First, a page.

Crystal Perl

Major and Classification


Faculty Mentor

  • David Sloane, Ph.D.


  • Policy, Planning, and Development

McNair Project

“Interviewing Stones: A Field Survey of Gravestone Styles, Los Angeles County 1850-1900”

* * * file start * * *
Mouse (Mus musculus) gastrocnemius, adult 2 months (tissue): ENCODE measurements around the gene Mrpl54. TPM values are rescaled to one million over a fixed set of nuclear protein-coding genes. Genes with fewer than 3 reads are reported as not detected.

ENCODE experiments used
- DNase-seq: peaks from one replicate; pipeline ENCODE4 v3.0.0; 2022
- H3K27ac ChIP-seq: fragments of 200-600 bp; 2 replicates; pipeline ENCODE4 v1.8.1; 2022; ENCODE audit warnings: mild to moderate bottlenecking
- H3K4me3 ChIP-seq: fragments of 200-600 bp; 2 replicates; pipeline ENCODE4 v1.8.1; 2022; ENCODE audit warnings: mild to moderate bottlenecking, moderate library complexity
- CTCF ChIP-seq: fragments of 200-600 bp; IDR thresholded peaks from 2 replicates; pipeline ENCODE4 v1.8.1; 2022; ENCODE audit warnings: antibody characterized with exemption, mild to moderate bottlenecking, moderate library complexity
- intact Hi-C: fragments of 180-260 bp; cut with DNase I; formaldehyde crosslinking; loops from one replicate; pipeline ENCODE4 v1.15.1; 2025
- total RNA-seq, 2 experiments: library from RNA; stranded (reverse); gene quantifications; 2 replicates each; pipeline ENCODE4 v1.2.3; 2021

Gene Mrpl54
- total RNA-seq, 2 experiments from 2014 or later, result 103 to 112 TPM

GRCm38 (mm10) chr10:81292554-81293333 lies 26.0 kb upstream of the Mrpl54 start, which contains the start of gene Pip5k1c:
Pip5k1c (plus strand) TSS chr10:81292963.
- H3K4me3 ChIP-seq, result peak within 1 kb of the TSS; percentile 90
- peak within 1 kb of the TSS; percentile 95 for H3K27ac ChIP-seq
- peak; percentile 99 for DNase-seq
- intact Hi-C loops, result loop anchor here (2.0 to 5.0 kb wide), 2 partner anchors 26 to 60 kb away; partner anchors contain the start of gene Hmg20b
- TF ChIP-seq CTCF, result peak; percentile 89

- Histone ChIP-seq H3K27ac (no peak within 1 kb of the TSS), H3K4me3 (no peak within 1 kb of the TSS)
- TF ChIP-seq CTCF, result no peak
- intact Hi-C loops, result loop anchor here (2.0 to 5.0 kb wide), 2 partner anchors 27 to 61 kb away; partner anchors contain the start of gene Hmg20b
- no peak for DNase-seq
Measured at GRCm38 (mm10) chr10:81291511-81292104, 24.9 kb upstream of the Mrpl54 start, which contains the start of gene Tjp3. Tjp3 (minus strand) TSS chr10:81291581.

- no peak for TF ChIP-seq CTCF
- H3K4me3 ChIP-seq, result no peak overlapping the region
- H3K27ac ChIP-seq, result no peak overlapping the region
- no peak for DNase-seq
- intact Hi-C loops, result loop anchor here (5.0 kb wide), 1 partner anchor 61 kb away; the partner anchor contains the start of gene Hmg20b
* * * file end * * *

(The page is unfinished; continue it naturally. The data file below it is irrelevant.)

Until now, analysis of 19th century gravestone trends in Los Angeles was impossible. Studies on the material culture of death, including gravestones, cemeteries, and cadavers, in the United States were almost exclusively limited to the Northeast (Laderman, Sloane). Consequentially, primary data for Los Angeles was not available. This project opens the discussion of early Los Angeles gravestones and concomitantly, their cultural implications, for the first time. Within the remit of the study, six historical cemeteries are visited and surveyed for gravestones with inscriptions between 1850 and 1900. Over three hundred gravestones are found to fit this description and thereafter, seventeen attributes, including shape, material, dimensions, symbols and epitaphs, are recorded for each individual gravestone. As expected, the exercise yields a considerable quantity of data and has to be examined with the aid of over thirty graphical comparisons. The graphs are then interpreted using multi-disciplinary perspectives, ranging from such traditional disciplines as history, anthropology and architecture to the metaphysical, such as the study of American awareness of death and human mortality. This paper chooses one of the academic perspectives, specifically the cultural history of Los Angeles, in order to scrutinize the data collected for three of the attributes, design, symbols, and epitaphs. It emerges from this analysis that Los Angeles gravestones adhere to two distinct trends. A large portion of the data expresses continuity with the gravestone trends of other American metropolises while an additionally significant portion of the data divergences by fervently clinging to traditional styles and motifs. This historical interpretation of the dataset lends insight into the mindsets of the Los Angeles residents not readily available in conventional histories. It is anticipated that future use of the unique dataset will answer even more fascinating cultural questions on the City’s unusual past.